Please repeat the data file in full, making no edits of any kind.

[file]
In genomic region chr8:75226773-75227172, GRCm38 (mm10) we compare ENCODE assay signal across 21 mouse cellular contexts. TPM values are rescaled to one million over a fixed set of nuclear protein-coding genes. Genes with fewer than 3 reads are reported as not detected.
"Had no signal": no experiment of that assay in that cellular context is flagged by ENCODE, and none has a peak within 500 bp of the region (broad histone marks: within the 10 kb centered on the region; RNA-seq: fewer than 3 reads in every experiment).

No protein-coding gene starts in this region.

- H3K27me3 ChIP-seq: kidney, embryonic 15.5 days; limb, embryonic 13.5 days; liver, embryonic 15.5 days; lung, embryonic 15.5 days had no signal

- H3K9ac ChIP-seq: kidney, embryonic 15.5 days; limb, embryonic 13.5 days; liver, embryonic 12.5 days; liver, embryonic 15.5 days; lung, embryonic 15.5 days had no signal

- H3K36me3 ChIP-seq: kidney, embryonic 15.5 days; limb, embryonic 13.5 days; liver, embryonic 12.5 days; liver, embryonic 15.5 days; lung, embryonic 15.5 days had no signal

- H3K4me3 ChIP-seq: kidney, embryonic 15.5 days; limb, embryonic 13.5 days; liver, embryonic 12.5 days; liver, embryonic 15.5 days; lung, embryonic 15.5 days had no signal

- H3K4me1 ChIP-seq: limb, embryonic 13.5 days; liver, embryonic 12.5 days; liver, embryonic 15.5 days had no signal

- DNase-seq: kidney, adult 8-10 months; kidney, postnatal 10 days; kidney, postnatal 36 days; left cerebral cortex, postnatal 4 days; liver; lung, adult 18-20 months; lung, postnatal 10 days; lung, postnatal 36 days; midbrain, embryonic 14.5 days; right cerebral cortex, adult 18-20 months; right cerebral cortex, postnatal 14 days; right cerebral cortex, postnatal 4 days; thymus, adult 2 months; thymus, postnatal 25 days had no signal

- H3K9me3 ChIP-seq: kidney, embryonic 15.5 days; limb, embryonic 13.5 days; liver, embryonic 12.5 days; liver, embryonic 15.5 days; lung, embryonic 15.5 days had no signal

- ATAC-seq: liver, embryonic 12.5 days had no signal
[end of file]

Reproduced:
In genomic region chr8:75226773-75227172, GRCm38 (mm10) we compare ENCODE assay signal across 21 mouse cellular contexts. TPM values are rescaled to one million over a fixed set of nuclear protein-coding genes. Genes with fewer than 3 reads are reported as not detected.
"Had no signal": no experiment of that assay in that cellular context is flagged by ENCODE, and none has a peak within 500 bp of the region (broad histone marks: within the 10 kb centered on the region; RNA-seq: fewer than 3 reads in every experiment).

No protein-coding gene starts in this region.

- H3K27me3 ChIP-seq: kidney, embryonic 15.5 days; limb, embryonic 13.5 days; liver, embryonic 15.5 days; lung, embryonic 15.5 days had no signal

- H3K9ac ChIP-seq: kidney, embryonic 15.5 days; limb, embryonic 13.5 days; liver, embryonic 12.5 days; liver, embryonic 15.5 days; lung, embryonic 15.5 days had no signal

- H3K36me3 ChIP-seq: kidney, embryonic 15.5 days; limb, embryonic 13.5 days; liver, embryonic 12.5 days; liver, embryonic 15.5 days; lung, embryonic 15.5 days had no signal

- H3K4me3 ChIP-seq: kidney, embryonic 15.5 days; limb, embryonic 13.5 days; liver, embryonic 12.5 days; liver, embryonic 15.5 days; lung, embryonic 15.5 days had no signal

- H3K4me1 ChIP-seq: limb, embryonic 13.5 days; liver, embryonic 12.5 days; liver, embryonic 15.5 days had no signal

- DNase-seq: kidney, adult 8-10 months; kidney, postnatal 10 days; kidney, postnatal 36 days; left cerebral cortex, postnatal 4 days; liver; lung, adult 18-20 months; lung, postnatal 10 days; lung, postnatal 36 days; midbrain, embryonic 14.5 days; right cerebral cortex, adult 18-20 months; right cerebral cortex, postnatal 14 days; right cerebral cortex, postnatal 4 days; thymus, adult 2 months; thymus, postnatal 25 days had no signal

- H3K9me3 ChIP-seq: kidney, embryonic 15.5 days; limb, embryonic 13.5 days; liver, embryonic 12.5 days; liver, embryonic 15.5 days; lung, embryonic 15.5 days had no signal

- ATAC-seq: liver, embryonic 12.5 days had no signal